- Open Access
Changes in the relative thickness of individual subcutaneous adipose tissue layers in growing pigs
© McEvoy et al; licensee BioMed Central Ltd. 2007
- Received: 11 June 2007
- Accepted: 07 November 2007
- Published: 07 November 2007
The thickness of the subcutaneous fat layer is an important parameter at all stages of pig production. It is used to inform decisions on dietary requirements to optimize growth, in gilts to promote longevity and finally to assist in the calculation of payments to producers that allow for general adiposity. Currently for reasons of tradition and ease, total adipose thickness measurements are made at one or multiple sites although it has been long recognized that up to three well defined layers (outer (L1), middle (L2), and inner (L3)) may be present to make up the total. Various features and properties of these layers have been described. This paper examines the contribution of each layer to total adipose thickness at three time points and describes the change in thickness of each layer per unit change in body weight in normal growing pigs.
A group of nine pigs was examined using 14 MHz linear array transducer on three separate occasions. The average weight was 51, 94 and 124 kg for each successive scan. The time between scanning was approximately 4 weeks. The proportion of each layer to total thickness was modeled statistically with scan session as a variable and the change in absolute thickness of each layer per unit change in body weight was modeled in a random regression model.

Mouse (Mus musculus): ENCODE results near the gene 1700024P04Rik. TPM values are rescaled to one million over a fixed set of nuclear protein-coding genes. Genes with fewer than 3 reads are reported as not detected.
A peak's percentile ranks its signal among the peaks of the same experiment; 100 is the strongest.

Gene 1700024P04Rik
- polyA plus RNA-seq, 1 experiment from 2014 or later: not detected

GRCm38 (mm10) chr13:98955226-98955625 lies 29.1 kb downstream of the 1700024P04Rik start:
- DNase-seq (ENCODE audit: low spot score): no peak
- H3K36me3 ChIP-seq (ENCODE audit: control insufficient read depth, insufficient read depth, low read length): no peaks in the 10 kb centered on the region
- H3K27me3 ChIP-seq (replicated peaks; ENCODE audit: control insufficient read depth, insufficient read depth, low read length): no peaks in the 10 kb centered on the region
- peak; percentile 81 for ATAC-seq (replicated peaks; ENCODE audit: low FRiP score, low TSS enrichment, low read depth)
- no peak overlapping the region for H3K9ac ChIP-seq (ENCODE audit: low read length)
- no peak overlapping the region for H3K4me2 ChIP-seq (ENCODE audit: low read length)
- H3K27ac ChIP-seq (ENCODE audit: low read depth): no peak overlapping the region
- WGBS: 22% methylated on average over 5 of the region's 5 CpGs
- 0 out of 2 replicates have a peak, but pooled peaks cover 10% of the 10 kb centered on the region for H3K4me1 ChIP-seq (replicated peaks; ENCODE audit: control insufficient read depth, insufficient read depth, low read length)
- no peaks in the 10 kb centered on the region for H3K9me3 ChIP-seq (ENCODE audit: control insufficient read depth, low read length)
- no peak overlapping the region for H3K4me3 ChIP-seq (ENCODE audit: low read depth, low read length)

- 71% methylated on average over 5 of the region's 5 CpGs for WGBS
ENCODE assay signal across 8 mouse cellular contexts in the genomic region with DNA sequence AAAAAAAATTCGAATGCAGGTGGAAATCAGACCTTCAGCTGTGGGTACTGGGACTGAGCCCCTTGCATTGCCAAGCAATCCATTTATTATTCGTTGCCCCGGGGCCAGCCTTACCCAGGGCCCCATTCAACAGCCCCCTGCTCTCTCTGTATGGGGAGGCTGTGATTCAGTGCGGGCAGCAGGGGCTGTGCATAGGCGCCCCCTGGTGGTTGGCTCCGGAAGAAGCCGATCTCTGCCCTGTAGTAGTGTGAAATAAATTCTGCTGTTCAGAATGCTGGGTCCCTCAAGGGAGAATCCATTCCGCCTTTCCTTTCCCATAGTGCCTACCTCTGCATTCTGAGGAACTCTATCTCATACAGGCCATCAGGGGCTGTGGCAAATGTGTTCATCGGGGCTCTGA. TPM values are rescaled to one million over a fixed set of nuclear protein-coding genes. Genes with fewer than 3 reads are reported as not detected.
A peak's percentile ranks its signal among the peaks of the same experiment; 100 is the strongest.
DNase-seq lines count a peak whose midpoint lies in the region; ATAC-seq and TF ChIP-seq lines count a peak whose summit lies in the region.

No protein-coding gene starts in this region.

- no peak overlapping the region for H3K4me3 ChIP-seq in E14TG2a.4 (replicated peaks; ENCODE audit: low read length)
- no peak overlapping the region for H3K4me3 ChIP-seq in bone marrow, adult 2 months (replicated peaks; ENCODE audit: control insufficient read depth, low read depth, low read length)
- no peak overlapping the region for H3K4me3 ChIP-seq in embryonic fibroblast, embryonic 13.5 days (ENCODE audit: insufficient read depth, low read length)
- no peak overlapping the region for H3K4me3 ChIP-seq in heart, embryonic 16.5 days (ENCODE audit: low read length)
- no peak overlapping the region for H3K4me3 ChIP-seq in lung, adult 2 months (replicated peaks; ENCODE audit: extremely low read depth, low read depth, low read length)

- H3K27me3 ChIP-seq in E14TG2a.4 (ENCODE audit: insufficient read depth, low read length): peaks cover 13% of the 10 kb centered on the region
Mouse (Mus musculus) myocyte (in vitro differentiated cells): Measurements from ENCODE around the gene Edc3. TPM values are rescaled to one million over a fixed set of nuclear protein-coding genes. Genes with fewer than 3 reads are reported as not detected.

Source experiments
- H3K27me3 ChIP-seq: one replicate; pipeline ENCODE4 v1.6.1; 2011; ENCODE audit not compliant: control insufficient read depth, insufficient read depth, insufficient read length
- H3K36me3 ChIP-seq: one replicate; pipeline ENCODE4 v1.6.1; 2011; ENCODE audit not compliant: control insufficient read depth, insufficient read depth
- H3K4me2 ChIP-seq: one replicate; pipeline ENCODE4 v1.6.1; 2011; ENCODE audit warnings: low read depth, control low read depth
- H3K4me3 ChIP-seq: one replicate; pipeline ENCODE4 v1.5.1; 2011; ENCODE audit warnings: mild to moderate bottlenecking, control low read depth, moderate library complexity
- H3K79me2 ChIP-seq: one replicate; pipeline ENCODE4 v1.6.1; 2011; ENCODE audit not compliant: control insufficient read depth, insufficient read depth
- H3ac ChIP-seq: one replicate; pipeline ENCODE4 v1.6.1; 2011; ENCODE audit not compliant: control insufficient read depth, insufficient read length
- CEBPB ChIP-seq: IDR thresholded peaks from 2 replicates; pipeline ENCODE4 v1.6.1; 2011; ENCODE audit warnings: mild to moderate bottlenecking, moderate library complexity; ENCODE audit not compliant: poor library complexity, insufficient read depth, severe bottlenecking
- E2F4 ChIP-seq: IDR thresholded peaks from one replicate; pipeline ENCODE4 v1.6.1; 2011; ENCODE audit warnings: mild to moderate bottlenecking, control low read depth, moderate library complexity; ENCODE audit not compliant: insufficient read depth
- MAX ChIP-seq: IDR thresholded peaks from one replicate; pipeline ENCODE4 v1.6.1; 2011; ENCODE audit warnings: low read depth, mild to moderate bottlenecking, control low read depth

There was a significant change in ratios between scans for the middle and inner layers (P < 0.001). The significant changes were seen between the first and second, and between the first and final, scan sessions. The change in thickness per unit change in body weight was greatest for L2, followed by L1 and L3.
These results demonstrate that subcutaneous adipose layers grow at different rates relative to each other and to change in body weight and indicate that ultrasound can be used to track these differences.
- Subcutaneous Adipose Tissue
- Individual Layer
- Transducer Frequency
- Marbling Score
- Random Regression Model
Measurements of subcutaneous adipose tissue are used in decision making during pig production for optimal growth, for longevity in gilts and for quality control and carcass classification post mortem [1–4]. Typically these measurements are made using ultrasound. Transducer frequencies of 3.5 to 7 MHz are reported for this application with data displayed as an image for B-mode (brightness mode) and as a number or numbers indicating either the total adipose thickness or the thickness of individual layers for A-mode (amplitude mode). The scan site and the use of a depth measurement that includes all fat layers are historically based as these sites and parameters were measured either by palpation or by sharp dissection prior to the advent of the use of ultrasound.